Around the community where we live, I am known to most of our neighbours as Donna’s husband. This, I think, is due more to my wife’s friendly, caring nature with everyone she meets, than it is to my somewhat more reserved approach.
I don’t mind, of course, because it garners me automatic entry into the circle of regard in which she is held. I benefit from instant credibility, instant relevance, instant acceptance.
“Oh, you’re Donna’s husband!” is an exclamation I often hear, followed quickly by a wide smile from the speaker, sometimes even a hug.
Among my own family, however, my identity has morphed into something I never quite anticipated. Increasingly now, whenever I encounter sisters, nieces and nephews, or other extended family members, I am told I look like my father.
“You’re just like him,” they declare. “You even sound like him.”
They’ve heard me sneeze, you see, which reincarnates my father every time.
Although I loved him very much while he was with us, I confess I never aspired to be exactly like him. I wanted to be my own man—not so unusual a desire, I suppose, for sons of successful, admired fathers.
As a young man encountering people who knew him, I would often hear, “Ahh, you’re Bill Burt’s boy.”
And I would struggle to suppress the haughty reply, “Actually, he’s my father.”
But now, happily entrenched in my mid-seventies, I am no longer possessed by that same hubris. Just as I am inordinately proud to be both a father and grandfather in my own right, I am more than happy to be recognized as my father’s son.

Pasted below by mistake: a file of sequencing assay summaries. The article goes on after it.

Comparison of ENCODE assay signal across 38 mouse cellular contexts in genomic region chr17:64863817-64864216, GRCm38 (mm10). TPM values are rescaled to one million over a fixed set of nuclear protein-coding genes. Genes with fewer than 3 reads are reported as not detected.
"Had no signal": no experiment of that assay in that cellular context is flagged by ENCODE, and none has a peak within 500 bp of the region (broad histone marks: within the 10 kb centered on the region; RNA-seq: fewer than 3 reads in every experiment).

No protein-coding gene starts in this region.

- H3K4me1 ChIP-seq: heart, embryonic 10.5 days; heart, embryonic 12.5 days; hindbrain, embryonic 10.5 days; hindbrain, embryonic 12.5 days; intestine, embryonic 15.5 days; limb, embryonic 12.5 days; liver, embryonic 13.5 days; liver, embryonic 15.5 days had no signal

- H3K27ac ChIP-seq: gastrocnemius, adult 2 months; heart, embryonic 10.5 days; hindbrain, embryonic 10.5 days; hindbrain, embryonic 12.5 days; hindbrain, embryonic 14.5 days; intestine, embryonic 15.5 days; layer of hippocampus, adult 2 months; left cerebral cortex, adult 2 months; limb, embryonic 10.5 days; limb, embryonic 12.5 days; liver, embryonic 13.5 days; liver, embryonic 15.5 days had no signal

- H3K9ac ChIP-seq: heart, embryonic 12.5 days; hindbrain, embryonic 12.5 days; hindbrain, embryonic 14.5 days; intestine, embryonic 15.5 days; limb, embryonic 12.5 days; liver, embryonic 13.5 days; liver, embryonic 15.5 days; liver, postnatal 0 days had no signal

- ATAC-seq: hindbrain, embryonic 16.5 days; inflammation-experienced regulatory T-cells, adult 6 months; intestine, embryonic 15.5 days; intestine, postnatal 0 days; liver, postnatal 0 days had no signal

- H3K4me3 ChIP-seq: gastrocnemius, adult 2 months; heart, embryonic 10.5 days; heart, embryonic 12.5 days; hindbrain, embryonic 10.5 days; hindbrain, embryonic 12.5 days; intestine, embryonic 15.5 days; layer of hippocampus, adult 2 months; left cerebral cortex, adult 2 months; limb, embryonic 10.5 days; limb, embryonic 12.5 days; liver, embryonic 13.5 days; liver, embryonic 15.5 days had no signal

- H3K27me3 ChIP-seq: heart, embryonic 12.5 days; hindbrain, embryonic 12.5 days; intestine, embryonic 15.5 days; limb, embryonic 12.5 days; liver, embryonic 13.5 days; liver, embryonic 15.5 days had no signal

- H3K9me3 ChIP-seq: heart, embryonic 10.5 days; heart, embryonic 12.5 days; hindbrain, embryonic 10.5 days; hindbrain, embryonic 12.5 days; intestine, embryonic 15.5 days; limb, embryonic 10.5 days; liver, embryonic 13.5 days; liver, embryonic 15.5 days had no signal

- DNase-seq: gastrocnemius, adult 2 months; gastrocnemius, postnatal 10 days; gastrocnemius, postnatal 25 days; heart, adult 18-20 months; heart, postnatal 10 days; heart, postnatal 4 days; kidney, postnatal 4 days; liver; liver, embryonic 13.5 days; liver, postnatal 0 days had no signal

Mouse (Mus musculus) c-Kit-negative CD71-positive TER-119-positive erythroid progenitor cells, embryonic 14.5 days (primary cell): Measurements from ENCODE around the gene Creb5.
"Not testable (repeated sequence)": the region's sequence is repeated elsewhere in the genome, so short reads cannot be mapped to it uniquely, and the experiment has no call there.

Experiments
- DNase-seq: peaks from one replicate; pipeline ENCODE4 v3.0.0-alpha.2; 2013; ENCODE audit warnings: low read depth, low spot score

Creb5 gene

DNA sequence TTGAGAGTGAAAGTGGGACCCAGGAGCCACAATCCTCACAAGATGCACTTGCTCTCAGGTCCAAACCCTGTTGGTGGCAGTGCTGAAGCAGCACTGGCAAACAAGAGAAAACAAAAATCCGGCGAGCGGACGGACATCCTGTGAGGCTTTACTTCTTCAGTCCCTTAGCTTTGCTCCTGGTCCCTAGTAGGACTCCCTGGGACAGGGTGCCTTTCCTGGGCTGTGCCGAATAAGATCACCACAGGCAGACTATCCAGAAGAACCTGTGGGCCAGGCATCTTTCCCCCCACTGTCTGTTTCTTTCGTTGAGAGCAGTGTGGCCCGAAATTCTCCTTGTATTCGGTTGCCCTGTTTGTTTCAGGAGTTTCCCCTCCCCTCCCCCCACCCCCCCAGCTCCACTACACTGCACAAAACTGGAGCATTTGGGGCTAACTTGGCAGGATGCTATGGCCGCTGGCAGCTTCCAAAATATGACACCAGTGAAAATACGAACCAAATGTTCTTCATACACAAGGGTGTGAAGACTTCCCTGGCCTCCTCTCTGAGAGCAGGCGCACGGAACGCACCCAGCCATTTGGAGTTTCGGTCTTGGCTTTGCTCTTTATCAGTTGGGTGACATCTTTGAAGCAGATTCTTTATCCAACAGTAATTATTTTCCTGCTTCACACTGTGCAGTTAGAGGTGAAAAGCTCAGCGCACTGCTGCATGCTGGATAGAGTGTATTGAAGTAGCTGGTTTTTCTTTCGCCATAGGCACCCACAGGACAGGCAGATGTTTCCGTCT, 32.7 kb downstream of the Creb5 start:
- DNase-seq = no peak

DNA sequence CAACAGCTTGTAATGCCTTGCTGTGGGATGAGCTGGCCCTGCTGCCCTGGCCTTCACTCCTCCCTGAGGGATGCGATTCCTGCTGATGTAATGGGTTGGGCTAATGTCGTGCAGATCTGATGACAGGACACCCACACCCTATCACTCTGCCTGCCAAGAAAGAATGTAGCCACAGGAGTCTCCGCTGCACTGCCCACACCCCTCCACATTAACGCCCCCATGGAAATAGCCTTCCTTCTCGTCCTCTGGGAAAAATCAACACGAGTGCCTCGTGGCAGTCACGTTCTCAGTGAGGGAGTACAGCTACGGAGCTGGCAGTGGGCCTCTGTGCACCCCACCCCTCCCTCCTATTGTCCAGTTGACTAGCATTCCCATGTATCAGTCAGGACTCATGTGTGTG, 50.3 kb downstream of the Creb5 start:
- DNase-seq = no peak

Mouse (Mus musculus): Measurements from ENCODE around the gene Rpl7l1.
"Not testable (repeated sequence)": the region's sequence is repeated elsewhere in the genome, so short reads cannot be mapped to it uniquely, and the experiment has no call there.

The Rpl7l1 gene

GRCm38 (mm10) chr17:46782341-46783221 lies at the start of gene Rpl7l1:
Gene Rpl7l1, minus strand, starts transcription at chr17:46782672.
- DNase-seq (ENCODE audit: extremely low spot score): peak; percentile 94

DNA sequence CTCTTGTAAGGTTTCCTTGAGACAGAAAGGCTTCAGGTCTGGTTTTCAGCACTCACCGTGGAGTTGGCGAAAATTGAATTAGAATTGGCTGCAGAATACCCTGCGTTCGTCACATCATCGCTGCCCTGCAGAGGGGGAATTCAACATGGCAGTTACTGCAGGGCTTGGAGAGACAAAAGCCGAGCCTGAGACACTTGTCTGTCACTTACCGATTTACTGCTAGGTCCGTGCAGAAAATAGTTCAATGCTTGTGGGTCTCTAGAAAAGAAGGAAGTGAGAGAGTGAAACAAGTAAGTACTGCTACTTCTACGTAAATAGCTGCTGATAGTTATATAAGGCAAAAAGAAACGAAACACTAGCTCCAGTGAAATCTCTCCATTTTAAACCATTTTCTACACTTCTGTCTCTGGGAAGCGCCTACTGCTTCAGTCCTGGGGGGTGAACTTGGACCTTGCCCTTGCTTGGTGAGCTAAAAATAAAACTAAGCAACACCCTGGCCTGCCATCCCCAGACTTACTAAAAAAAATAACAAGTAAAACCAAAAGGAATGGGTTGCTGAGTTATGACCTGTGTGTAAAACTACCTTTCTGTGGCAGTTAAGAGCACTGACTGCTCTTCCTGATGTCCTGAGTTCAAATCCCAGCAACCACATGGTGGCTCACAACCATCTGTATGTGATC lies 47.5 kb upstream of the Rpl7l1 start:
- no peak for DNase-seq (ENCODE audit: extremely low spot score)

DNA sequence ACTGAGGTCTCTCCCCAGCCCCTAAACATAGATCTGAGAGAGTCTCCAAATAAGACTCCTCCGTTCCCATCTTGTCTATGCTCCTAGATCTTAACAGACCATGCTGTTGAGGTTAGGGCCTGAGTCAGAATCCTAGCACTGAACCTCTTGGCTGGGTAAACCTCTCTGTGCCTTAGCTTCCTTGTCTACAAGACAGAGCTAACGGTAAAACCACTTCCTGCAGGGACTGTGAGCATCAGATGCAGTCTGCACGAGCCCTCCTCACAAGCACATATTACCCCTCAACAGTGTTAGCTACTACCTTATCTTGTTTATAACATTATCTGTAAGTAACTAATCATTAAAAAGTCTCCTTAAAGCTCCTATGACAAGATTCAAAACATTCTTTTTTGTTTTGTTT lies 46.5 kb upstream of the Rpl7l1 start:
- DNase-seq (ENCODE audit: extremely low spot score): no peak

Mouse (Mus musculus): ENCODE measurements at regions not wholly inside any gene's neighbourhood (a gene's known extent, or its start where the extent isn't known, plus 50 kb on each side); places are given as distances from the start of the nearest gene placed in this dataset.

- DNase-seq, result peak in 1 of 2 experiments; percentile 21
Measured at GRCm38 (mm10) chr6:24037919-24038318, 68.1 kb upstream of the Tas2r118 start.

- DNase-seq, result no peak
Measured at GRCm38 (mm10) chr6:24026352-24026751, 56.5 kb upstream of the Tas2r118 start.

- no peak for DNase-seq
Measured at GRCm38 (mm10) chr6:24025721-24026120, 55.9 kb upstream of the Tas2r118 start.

Still, it comes as something of a shock to be reminded by those who knew him that, more and more, I behave just like he used to. In photographs, I gaze at the camera with the same bemused expression he always had. I remember thinking he was trying for a mix of casual and noble at the same time; I don’t know what I’m attempting to do, but I somehow attain the same inane facial expression.
My mouth, at rest, turns downward at the corners, making me appear grouchy, when I am anything but. I try to smile broadly for the camera, as he did, if for no other reason than to dispel that impression.
In many pictures, I’m sitting the way he did, or standing with the same posture. As my jowls begin to droop, as my hair turns white, my profile shots are becoming eerily similar to his.
In videos, I walk the way he used to, shoulders hitched slightly high, strong chin tucked in, eyes peering out from under raised eyebrows.
And (somewhat depressingly, I must admit), I feel awkward now as I clamber from my easy chair to my feet, as I try to step into my trousers without falling over, as I walk slowly upstairs one-step-at-a-time—just as I remember my father doing at my age!
I must confess, however, that I do like it when the comparison is reversed; for example, when my grandchildren see a picture of my father (whom none of them remember), and say, “Wow, Grandpa, he sure looks like you!” That turns the corners of my mouth up every time.
And I appreciate the truth now in the lines from William Wordsworth—
…So was it when my life began,
So is it now I am a man;
So be it when I shall grow old…
The Child is father of the Man.
No one in our community ever knew my father; but if they were ever to see a picture of him, I’m sure I’d no longer be known as Donna’s husband.
Instead, the whispers would be, “Can you believe it? She married her father-in-law!”